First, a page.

Toby, a 6-year-old Boston terrier, died in 2012 after his owners say he
was sickened by chicken jerky pet treats made in China.
From the Dog Channel to the stories being shared across the Internet, there is no clue yet in solving this problem. But who do they name as the main culprit? CHINA! And I'll tell you why and what will be done about this mess further down in this article.
Some news reported by the Dog Channel (and other reports out there)
"Most of the pet illnesses reportedly involved chicken jerky, but
advisories were extended last year to duck and sweet potato jerky
treats. Jerky-wrapped rawhide and jerky paired with dried fruit or yams
have been flagged as well.
The testing of more than 1,000 jerky samples over the past two years has
looked for the presence of everything from pesticides and mycotoxins to
irradiation markers and toxic metals.
"Testing has also included measuring the nutritional composition of
jerky pet treats to verify that they contain the ingredients listed on
the label and do not contain [other] ingredients,” the FDA stated.
The agency stopped short of advising consumers to eliminate jerky from their pets’ diet.
"Jerky pet treats should not be substituted for a balanced diet and are
intended to be fed only occasionally and in small quantities,” the FDA
The agency asked veterinarians who suspect a jerky-related illness to
document it on the FDA Safety Reporting Portal and possibly provide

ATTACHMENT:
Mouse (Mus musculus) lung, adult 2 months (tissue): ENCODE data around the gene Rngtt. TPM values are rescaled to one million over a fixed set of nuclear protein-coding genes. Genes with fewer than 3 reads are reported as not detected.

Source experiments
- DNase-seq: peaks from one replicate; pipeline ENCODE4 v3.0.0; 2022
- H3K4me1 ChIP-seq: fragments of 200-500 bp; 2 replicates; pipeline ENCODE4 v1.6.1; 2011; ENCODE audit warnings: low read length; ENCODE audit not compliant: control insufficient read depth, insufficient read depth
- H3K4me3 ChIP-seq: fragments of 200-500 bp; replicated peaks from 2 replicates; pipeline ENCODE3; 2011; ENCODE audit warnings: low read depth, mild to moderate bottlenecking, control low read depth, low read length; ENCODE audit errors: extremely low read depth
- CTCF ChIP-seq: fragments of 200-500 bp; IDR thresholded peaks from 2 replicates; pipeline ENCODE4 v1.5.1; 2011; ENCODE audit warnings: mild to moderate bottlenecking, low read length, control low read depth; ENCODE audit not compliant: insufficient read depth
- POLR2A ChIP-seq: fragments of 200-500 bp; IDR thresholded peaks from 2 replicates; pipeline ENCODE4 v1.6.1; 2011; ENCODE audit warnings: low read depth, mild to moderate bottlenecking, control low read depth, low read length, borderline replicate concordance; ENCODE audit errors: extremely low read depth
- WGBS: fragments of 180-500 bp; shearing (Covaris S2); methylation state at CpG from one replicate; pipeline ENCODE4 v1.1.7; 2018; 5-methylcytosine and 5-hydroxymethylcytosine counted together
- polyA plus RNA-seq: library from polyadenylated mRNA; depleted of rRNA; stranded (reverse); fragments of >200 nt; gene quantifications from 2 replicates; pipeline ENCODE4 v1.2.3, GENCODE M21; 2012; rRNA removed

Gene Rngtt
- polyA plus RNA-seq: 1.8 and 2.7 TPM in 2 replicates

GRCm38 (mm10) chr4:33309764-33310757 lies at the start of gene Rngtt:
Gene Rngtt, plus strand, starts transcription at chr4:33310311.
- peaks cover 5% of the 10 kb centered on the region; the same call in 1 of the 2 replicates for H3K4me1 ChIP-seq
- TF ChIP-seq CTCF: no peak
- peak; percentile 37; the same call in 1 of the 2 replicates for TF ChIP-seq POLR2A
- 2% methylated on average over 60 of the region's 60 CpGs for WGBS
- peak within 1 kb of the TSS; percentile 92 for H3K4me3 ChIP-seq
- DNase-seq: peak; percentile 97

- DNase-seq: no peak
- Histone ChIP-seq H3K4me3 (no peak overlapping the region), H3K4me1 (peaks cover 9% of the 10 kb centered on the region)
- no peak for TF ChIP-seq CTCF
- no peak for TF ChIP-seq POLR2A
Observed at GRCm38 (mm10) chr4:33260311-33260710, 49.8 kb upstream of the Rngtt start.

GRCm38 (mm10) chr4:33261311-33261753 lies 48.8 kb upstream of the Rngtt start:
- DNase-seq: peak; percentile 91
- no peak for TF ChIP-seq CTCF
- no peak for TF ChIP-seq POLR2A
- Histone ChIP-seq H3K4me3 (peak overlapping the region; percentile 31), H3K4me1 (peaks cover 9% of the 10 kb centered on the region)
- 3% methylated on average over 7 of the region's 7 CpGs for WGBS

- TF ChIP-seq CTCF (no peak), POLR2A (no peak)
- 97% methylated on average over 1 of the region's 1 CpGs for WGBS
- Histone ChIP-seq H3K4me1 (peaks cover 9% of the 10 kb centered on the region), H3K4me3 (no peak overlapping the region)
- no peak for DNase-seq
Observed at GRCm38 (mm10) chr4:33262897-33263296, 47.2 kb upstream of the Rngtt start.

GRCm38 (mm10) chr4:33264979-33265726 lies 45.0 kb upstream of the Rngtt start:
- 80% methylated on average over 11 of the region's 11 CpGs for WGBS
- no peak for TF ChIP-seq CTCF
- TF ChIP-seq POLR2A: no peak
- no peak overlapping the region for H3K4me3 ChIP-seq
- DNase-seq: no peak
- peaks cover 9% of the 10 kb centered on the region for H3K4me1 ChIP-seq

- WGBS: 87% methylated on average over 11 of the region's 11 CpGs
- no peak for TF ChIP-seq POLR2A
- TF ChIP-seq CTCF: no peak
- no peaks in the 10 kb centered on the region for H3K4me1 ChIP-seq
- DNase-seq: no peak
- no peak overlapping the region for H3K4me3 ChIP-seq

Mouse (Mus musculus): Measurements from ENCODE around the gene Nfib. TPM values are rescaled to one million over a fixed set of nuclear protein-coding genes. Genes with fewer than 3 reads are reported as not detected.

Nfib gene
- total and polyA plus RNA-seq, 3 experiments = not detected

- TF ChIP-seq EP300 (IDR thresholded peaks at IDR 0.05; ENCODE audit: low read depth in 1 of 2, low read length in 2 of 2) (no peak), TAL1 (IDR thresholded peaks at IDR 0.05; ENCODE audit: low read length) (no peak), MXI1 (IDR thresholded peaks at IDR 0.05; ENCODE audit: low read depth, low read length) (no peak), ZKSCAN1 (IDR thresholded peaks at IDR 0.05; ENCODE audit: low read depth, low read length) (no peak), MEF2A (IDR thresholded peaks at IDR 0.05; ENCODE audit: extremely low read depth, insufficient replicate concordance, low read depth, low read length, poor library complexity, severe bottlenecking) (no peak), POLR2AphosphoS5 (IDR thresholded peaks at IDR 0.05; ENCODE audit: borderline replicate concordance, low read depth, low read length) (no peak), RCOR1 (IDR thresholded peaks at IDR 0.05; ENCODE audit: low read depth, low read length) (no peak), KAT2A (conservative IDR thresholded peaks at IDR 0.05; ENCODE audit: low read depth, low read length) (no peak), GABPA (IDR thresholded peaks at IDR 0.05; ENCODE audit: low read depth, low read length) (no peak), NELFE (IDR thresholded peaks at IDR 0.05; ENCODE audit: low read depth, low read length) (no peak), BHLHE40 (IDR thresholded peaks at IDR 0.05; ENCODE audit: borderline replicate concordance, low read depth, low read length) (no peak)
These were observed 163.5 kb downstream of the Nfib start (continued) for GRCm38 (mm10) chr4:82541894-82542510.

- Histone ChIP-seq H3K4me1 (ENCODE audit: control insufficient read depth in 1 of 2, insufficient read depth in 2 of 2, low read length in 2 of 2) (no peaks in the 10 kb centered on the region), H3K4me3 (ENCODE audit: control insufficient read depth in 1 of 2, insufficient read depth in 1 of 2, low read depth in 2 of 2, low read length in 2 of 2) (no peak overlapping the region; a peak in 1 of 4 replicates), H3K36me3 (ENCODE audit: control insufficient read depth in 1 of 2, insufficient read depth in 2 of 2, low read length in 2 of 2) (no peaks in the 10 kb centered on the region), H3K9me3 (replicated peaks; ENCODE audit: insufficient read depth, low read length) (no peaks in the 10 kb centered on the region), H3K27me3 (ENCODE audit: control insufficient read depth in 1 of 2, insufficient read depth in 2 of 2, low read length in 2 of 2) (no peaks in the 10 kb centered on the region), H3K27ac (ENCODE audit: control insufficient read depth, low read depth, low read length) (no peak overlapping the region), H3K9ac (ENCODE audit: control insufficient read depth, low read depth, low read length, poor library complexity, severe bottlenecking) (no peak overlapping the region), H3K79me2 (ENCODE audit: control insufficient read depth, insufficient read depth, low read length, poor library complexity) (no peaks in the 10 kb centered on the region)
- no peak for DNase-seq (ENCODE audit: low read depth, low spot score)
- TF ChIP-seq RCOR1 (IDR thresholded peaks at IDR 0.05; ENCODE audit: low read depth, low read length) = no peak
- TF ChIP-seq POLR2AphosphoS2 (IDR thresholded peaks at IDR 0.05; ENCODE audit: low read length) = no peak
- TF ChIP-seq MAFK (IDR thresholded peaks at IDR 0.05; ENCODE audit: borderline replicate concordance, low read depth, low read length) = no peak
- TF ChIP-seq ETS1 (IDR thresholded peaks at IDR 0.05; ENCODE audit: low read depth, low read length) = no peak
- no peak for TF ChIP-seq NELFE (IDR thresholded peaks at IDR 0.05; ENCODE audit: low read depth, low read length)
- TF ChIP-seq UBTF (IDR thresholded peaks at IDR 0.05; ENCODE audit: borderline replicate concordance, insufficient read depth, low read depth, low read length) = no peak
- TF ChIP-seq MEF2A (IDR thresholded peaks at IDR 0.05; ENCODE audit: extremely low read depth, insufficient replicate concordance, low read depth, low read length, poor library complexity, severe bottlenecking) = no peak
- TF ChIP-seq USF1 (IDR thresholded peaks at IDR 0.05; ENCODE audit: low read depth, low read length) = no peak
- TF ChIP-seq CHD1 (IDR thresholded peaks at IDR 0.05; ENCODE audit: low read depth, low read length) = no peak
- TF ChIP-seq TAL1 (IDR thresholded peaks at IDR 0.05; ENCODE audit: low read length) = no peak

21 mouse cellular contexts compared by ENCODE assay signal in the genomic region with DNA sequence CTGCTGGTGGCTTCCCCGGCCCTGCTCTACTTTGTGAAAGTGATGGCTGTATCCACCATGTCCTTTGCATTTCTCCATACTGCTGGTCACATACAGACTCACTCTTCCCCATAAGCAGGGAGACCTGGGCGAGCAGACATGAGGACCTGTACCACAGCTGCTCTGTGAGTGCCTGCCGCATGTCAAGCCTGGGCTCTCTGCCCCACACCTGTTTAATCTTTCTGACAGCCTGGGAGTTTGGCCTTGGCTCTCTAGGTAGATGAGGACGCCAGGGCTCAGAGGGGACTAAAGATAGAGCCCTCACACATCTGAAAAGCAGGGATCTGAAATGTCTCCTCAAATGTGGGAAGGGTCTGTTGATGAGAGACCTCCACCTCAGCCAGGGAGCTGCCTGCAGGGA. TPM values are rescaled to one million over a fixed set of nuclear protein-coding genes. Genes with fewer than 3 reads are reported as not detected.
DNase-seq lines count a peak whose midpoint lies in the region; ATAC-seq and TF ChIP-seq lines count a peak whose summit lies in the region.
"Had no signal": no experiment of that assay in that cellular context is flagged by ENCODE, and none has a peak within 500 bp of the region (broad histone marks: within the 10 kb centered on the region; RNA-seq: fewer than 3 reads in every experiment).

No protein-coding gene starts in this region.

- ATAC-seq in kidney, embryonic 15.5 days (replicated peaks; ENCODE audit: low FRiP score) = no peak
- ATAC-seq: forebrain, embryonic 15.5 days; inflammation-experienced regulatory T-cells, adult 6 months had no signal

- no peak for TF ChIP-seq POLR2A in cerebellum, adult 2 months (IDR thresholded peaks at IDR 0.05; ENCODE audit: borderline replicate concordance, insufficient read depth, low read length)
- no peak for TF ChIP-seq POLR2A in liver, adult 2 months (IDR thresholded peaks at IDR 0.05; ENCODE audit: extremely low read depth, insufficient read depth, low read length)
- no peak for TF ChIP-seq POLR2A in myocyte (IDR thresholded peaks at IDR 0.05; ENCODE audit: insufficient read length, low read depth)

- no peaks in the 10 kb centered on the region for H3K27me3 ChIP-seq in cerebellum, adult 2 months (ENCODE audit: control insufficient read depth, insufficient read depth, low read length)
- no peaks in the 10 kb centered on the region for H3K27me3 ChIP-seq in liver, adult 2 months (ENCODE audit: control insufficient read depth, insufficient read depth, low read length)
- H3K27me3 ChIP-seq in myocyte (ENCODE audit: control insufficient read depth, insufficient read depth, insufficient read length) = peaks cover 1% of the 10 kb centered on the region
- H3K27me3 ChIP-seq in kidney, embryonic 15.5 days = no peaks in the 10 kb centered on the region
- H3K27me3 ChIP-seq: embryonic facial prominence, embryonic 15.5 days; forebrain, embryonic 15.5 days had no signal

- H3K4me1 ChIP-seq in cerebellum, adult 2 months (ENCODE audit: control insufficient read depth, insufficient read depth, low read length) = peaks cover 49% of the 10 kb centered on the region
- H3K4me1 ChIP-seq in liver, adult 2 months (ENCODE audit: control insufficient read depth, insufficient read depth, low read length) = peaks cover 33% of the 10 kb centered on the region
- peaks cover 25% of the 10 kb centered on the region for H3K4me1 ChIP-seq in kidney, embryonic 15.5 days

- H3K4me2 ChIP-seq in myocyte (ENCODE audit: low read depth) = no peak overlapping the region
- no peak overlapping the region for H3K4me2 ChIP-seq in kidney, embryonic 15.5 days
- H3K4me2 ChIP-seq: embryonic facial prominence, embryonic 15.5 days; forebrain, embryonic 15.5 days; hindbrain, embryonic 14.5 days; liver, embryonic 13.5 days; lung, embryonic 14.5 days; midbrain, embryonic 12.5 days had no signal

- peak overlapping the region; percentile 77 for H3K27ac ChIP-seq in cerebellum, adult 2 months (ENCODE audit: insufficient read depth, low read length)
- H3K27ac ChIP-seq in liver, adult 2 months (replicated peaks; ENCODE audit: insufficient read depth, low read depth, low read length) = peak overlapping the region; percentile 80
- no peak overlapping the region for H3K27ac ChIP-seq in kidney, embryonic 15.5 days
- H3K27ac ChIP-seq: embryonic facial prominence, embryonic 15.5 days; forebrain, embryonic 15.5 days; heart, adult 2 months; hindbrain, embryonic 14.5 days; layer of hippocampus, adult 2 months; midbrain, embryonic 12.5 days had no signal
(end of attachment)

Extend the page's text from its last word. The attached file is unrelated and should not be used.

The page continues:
samples to the Veterinary Laboratory Investigation and Response Network
The agency recommended that veterinarians who submit a case conduct a
routine urinalysis after freezing a subsample of 10 milliliters. In
addition, veterinarians who suspect liver or kidney injury should obtain
routine blood work for possible FDA investigation."
"The jerky was sold as jerky tenders or strips made of chicken, duck,
sweet potatoes or dried fruit. Most of the treats were made in China.
The FDA said the illnesses have been linked to many brand names of
the jerky (none of which it named) and most commonly involve chicken or
duck jerky treat or jerky-wrapped treats.
The FDA did not list brand names of the jerky or names of stores that may have sold the treats. The agency said there doesn't appear to be a geographic pattern to the case reports.
Within hours of eating the jerky, some pets exhibited decreased
appetite, decreased activity, vomiting, diarrhea (sometimes with blood
or mucus), increased water consumption and/or increased urination, the
The illnesses involve many sizes and ages of dogs and multiple breeds, the FDA said.
Severe cases have involved kidney failure, gastrointestinal bleeding
and a rare kidney disorder. About 60% of cases involved gastrointestinal
illness, and about 30% involved kidney and urinary systems. The
remaining 10% of cases reported various symptoms, such as collapse,
convulsions, tremors, hives and skin irritation.
Since 2011, the FDA has tested more than 1,200 jerky pet samples for a
variety of chemical and microbiological contaminants that may cause the
illnesses reported in pets, from antibiotics to metals, pesticides and
"To date, none of the tests have revealed the cause of the illnesses," the FDA said."
The agency did inspect facilities in China that manufacture jerky
products associated with some of the highest numbers of pet illness
reports, but that did not identify the cause of illness."